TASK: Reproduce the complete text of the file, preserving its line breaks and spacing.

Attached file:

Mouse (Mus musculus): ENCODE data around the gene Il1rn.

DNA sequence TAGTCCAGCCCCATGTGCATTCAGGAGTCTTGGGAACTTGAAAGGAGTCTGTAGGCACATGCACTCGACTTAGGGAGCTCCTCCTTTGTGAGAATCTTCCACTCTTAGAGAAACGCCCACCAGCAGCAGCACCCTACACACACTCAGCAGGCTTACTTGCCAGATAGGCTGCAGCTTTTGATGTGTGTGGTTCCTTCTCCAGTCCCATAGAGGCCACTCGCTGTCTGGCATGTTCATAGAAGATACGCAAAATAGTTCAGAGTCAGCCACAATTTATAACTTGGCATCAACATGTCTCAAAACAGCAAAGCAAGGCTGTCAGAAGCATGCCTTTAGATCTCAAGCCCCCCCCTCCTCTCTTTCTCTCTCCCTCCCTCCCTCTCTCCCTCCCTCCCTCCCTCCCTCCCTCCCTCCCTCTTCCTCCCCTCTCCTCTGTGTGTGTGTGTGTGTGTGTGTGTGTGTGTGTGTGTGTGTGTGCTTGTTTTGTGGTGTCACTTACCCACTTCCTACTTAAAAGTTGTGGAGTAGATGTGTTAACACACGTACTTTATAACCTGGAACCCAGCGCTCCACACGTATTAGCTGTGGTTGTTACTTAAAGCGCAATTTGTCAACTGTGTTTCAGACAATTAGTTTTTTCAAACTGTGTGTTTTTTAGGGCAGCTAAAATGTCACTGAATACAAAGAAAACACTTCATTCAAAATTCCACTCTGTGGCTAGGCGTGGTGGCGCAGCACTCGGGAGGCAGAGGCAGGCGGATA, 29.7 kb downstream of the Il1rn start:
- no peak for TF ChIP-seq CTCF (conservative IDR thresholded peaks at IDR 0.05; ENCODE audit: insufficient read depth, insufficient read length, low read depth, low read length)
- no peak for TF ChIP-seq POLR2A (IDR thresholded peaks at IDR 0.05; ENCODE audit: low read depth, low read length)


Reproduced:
Mouse (Mus musculus): ENCODE data around the gene Il1rn.

DNA sequence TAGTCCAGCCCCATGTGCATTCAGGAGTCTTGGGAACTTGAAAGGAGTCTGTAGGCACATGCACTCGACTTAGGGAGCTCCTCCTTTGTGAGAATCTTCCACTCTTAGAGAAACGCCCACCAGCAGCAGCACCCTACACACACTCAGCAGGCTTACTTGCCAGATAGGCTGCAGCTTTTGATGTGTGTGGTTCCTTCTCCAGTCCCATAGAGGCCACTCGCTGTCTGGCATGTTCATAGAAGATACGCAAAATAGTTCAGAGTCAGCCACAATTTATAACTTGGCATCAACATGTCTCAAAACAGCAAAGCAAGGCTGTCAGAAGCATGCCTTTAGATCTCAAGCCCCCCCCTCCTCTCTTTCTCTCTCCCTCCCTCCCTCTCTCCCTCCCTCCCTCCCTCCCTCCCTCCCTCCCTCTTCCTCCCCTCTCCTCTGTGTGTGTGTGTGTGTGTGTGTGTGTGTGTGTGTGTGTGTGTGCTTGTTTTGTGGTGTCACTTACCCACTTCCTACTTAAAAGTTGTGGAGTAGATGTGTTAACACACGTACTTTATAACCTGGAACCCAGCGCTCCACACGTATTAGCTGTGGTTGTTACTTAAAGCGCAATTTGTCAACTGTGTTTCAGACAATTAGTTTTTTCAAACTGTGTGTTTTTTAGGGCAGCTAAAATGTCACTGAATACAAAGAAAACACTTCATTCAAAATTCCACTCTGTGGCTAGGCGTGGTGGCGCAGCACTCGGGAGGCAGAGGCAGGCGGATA, 29.7 kb downstream of the Il1rn start:
- no peak for TF ChIP-seq CTCF (conservative IDR thresholded peaks at IDR 0.05; ENCODE audit: insufficient read depth, insufficient read length, low read depth, low read length)
- no peak for TF ChIP-seq POLR2A (IDR thresholded peaks at IDR 0.05; ENCODE audit: low read depth, low read length)